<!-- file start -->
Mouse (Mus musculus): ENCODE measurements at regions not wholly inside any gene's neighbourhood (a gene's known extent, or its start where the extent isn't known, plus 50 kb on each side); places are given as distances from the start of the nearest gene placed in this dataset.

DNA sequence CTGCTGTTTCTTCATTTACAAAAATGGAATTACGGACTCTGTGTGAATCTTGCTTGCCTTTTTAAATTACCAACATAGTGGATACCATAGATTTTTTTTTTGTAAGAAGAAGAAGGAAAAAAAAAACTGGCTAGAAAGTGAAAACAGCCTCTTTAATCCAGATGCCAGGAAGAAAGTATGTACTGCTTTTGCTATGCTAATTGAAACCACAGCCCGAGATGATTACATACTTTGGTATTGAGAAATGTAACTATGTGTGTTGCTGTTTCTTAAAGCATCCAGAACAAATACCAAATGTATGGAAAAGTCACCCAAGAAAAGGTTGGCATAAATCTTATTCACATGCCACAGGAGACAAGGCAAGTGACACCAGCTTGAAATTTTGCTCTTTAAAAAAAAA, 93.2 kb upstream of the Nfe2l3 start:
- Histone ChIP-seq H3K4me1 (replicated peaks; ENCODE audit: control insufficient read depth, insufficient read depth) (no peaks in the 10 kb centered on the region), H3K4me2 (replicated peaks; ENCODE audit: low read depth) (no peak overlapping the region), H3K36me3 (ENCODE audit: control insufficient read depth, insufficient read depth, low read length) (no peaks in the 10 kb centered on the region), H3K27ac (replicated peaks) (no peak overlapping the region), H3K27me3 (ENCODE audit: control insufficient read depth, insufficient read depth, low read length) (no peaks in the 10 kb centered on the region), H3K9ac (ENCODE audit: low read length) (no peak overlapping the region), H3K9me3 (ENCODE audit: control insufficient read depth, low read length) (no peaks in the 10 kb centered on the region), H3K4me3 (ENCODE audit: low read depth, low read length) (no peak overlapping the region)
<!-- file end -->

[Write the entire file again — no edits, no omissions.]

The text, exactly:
Mouse (Mus musculus): ENCODE measurements at regions not wholly inside any gene's neighbourhood (a gene's known extent, or its start where the extent isn't known, plus 50 kb on each side); places are given as distances from the start of the nearest gene placed in this dataset.

DNA sequence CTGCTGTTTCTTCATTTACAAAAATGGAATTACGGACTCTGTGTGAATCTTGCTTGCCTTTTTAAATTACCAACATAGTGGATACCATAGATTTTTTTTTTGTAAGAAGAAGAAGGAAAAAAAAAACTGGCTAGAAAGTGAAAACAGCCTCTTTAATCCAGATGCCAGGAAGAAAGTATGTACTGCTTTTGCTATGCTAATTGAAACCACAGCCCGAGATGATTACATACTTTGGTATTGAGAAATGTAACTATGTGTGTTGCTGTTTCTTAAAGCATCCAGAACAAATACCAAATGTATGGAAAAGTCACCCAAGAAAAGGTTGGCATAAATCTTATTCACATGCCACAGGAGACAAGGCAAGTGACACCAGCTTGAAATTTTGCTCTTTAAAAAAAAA, 93.2 kb upstream of the Nfe2l3 start:
- Histone ChIP-seq H3K4me1 (replicated peaks; ENCODE audit: control insufficient read depth, insufficient read depth) (no peaks in the 10 kb centered on the region), H3K4me2 (replicated peaks; ENCODE audit: low read depth) (no peak overlapping the region), H3K36me3 (ENCODE audit: control insufficient read depth, insufficient read depth, low read length) (no peaks in the 10 kb centered on the region), H3K27ac (replicated peaks) (no peak overlapping the region), H3K27me3 (ENCODE audit: control insufficient read depth, insufficient read depth, low read length) (no peaks in the 10 kb centered on the region), H3K9ac (ENCODE audit: low read length) (no peak overlapping the region), H3K9me3 (ENCODE audit: control insufficient read depth, low read length) (no peaks in the 10 kb centered on the region), H3K4me3 (ENCODE audit: low read depth, low read length) (no peak overlapping the region)